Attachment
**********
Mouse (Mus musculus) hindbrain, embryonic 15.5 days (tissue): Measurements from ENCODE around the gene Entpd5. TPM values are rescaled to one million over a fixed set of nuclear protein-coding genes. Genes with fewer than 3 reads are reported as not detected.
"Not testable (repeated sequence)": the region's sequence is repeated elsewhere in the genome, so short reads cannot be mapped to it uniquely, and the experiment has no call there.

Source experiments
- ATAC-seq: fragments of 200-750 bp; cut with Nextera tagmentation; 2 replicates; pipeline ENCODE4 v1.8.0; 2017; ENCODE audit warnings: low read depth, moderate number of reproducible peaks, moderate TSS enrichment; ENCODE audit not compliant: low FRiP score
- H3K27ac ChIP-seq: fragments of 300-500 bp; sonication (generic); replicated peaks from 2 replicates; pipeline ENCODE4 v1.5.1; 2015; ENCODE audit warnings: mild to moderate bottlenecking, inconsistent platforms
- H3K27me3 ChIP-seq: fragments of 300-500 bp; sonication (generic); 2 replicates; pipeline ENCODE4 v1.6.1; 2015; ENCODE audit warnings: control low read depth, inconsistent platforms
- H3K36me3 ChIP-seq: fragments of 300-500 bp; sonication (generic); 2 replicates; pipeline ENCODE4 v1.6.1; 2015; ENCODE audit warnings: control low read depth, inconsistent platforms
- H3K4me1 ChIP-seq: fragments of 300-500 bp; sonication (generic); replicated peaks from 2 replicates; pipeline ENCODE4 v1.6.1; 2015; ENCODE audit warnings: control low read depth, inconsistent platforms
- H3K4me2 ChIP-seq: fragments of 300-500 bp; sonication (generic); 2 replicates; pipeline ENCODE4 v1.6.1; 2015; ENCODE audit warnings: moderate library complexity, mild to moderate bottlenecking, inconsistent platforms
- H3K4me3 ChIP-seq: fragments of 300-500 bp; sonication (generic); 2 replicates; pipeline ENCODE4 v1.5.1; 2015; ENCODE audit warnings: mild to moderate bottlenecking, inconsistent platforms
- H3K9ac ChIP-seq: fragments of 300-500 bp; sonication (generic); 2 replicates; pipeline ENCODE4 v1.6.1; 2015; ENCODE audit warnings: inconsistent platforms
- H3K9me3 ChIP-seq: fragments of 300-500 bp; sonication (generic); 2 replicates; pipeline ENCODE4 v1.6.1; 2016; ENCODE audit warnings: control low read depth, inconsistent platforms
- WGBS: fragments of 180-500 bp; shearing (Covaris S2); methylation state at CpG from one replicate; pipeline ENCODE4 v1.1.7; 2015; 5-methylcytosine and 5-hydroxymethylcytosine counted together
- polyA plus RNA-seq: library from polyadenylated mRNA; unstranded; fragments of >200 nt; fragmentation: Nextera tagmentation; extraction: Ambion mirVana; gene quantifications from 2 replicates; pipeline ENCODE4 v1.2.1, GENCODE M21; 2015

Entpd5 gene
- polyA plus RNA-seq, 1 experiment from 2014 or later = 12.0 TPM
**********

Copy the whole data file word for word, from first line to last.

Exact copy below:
Mouse (Mus musculus) hindbrain, embryonic 15.5 days (tissue): Measurements from ENCODE around the gene Entpd5. TPM values are rescaled to one million over a fixed set of nuclear protein-coding genes. Genes with fewer than 3 reads are reported as not detected.
"Not testable (repeated sequence)": the region's sequence is repeated elsewhere in the genome, so short reads cannot be mapped to it uniquely, and the experiment has no call there.

Source experiments
- ATAC-seq: fragments of 200-750 bp; cut with Nextera tagmentation; 2 replicates; pipeline ENCODE4 v1.8.0; 2017; ENCODE audit warnings: low read depth, moderate number of reproducible peaks, moderate TSS enrichment; ENCODE audit not compliant: low FRiP score
- H3K27ac ChIP-seq: fragments of 300-500 bp; sonication (generic); replicated peaks from 2 replicates; pipeline ENCODE4 v1.5.1; 2015; ENCODE audit warnings: mild to moderate bottlenecking, inconsistent platforms
- H3K27me3 ChIP-seq: fragments of 300-500 bp; sonication (generic); 2 replicates; pipeline ENCODE4 v1.6.1; 2015; ENCODE audit warnings: control low read depth, inconsistent platforms
- H3K36me3 ChIP-seq: fragments of 300-500 bp; sonication (generic); 2 replicates; pipeline ENCODE4 v1.6.1; 2015; ENCODE audit warnings: control low read depth, inconsistent platforms
- H3K4me1 ChIP-seq: fragments of 300-500 bp; sonication (generic); replicated peaks from 2 replicates; pipeline ENCODE4 v1.6.1; 2015; ENCODE audit warnings: control low read depth, inconsistent platforms
- H3K4me2 ChIP-seq: fragments of 300-500 bp; sonication (generic); 2 replicates; pipeline ENCODE4 v1.6.1; 2015; ENCODE audit warnings: moderate library complexity, mild to moderate bottlenecking, inconsistent platforms
- H3K4me3 ChIP-seq: fragments of 300-500 bp; sonication (generic); 2 replicates; pipeline ENCODE4 v1.5.1; 2015; ENCODE audit warnings: mild to moderate bottlenecking, inconsistent platforms
- H3K9ac ChIP-seq: fragments of 300-500 bp; sonication (generic); 2 replicates; pipeline ENCODE4 v1.6.1; 2015; ENCODE audit warnings: inconsistent platforms
- H3K9me3 ChIP-seq: fragments of 300-500 bp; sonication (generic); 2 replicates; pipeline ENCODE4 v1.6.1; 2016; ENCODE audit warnings: control low read depth, inconsistent platforms
- WGBS: fragments of 180-500 bp; shearing (Covaris S2); methylation state at CpG from one replicate; pipeline ENCODE4 v1.1.7; 2015; 5-methylcytosine and 5-hydroxymethylcytosine counted together
- polyA plus RNA-seq: library from polyadenylated mRNA; unstranded; fragments of >200 nt; fragmentation: Nextera tagmentation; extraction: Ambion mirVana; gene quantifications from 2 replicates; pipeline ENCODE4 v1.2.1, GENCODE M21; 2015

Entpd5 gene
- polyA plus RNA-seq, 1 experiment from 2014 or later = 12.0 TPM